Jamiroquai - Dynamite

2006-03-30 00:37

Like Jay Kay's previous hit albums, Dynamite is an addictive, complex, airwaves friendly, blend of funk, jazz, soul, dance and chilled out whaka whaka wow sounds.

Jamiroquai's jazzed up singing and easy listening rock movement are a bit like Steely Dan's. Just without the fascinatingly perverted lyrics, or the er, grit. But with added layered vocals of disco-styled chorus girls. And sound effects. And lounging vocals. And a funky beat. And wait, there's more...

Sound like overkill? Not when you play it, because the superslick production makes the richness of the elements involved in this record much more digestible than they should be. And some of the tricks Jay Kay plays are pure genius. Try the loony bells and pestoed beats of "Electric Mistress," or the wandering acoustic piano lines and swanky brass of "Talullah". You can also explore the seductive tempo melts and builds of the acidic, rocking "Black devil car" or "Love blind"'s later movements. Yes, movements.

The effect of obscuring the many layers of musical meaning with such smooth production, is that this music can play two roles with equal ease. Blasted on headphones, or in a small space like a car, it's absorbing and uplifting, awe inspiring in its virtuoso cheesiness. Some tracks genuinely push the boundaries of popular taste, but not so much by inventing as by blending an astounding variety of elements not normally associated with one another.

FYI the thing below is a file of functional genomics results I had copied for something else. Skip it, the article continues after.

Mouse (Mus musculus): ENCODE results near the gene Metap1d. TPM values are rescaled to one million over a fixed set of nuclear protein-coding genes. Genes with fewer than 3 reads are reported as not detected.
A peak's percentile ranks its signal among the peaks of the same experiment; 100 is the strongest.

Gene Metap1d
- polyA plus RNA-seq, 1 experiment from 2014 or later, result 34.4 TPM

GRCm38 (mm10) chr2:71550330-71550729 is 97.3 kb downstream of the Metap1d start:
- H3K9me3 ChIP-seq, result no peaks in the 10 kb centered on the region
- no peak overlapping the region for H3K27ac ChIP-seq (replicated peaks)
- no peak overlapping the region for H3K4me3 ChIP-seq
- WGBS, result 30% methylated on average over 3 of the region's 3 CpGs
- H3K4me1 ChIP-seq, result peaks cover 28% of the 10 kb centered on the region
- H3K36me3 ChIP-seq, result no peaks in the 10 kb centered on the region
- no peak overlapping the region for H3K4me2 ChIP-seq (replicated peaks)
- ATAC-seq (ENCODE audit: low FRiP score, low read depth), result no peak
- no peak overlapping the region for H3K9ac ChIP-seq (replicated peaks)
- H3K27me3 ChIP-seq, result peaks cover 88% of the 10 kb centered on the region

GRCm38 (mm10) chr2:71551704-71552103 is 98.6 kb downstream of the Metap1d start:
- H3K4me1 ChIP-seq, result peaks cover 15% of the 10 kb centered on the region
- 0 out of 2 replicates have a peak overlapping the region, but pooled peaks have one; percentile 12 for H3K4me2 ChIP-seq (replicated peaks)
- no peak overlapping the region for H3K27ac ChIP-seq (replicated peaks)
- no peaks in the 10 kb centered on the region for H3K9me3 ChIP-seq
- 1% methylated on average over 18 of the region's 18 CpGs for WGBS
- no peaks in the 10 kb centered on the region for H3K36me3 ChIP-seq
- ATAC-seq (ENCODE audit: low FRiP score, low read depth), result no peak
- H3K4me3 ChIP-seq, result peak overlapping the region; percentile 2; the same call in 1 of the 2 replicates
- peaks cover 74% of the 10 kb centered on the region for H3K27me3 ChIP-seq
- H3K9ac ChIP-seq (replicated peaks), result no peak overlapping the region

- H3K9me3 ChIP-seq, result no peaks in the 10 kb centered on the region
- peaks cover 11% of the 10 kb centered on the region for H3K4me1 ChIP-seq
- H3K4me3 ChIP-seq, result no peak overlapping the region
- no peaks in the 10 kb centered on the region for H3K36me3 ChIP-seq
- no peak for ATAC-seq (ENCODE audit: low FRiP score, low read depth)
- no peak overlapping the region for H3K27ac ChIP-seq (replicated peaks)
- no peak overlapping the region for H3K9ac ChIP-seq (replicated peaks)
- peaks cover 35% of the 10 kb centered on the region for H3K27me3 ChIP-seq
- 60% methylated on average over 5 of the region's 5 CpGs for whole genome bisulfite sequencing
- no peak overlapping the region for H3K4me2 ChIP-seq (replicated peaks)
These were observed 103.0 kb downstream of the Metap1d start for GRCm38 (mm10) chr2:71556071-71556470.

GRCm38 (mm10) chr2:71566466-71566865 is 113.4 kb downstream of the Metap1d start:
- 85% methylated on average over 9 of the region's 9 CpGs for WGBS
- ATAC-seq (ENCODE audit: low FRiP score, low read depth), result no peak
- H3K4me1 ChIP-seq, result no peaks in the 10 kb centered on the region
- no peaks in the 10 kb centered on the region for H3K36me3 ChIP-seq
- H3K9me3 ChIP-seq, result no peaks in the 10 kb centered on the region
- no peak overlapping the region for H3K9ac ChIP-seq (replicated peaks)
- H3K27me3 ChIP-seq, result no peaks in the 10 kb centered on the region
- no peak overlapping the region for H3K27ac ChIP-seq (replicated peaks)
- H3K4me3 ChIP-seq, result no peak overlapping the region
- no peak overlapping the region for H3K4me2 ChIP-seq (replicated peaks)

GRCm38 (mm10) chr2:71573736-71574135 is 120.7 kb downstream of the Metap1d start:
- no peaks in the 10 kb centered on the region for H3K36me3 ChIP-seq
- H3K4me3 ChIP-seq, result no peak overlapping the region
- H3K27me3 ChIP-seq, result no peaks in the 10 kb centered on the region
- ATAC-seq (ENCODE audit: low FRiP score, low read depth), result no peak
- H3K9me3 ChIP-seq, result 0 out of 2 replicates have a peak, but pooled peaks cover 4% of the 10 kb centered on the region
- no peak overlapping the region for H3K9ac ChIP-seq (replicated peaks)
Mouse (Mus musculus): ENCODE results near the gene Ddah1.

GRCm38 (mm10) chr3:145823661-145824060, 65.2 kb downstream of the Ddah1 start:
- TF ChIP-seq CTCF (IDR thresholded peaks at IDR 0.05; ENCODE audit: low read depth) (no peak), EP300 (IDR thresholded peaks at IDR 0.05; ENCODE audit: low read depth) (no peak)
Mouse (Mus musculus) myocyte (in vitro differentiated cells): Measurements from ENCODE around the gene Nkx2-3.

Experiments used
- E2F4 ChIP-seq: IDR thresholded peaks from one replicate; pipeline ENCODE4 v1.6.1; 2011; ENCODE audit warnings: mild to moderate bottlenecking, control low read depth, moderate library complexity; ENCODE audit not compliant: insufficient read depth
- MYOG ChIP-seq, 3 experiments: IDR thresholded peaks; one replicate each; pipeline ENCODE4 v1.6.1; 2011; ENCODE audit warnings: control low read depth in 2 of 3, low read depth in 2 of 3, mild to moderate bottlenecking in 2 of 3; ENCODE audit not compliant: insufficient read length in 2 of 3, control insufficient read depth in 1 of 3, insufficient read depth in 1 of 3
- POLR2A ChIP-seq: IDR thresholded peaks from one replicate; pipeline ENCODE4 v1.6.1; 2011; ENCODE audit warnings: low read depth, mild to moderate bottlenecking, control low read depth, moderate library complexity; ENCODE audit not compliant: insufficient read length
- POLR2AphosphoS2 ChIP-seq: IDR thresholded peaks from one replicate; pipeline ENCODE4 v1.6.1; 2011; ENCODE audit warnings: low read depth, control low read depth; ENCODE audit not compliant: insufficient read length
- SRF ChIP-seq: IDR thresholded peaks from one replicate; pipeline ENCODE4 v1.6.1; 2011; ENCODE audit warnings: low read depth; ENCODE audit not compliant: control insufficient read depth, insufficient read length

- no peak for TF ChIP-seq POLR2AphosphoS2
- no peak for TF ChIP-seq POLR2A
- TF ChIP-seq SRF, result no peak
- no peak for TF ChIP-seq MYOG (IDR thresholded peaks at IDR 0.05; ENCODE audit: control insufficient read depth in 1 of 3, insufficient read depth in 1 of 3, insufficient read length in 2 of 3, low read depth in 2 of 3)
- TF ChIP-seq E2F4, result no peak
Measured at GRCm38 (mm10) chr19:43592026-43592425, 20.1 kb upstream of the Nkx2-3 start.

Played as background, Dynamite blends in, always uplifting, but never butting into the conversation. When the music stops, someone might ask: "What was that?" And you'd say "Jamiroquai." And they'd nod: "Quite nice." Fair enough, considering that's the first impression. But there's more to it. It's just that the More is less in your face than it is with most good music.

While some may not consider Jamiroquai the great innovator he once was, these critics may underestimate his impact. Surely the most important thing anyone can do is influence, shape and freshen people's perception of pop music?

- Jean Barker

"...there's an elegant languor to Dynamite's Starbucks-soul that shouldn't be dismissed. The vocals, which may well have been recorded from a chaise longue, mesh beguilingly with sunny melodies that rank with Jamiroquai staples like Cosmic Girl."
- Caroline Sullivan for The Guardian

That Jamiroquai has headed off in a new direction is evident from the first few chords of Dynamite, but relax fans; this latest offering actually isn't all that different from what we've come to expect from this feather hat-wearin', Ferrari-drivin' funkster.
- Richard Holmes for iAfrica.com

Since he stopped being trendily underground, Jamiroquai has produced some awesome pop, made millions of fans and lost the respect of many critics. Dynamite continues in the vein of Jay Kay's previous two albums, but has a harder edge that seems to be winning him his old cool status - and rightly so.

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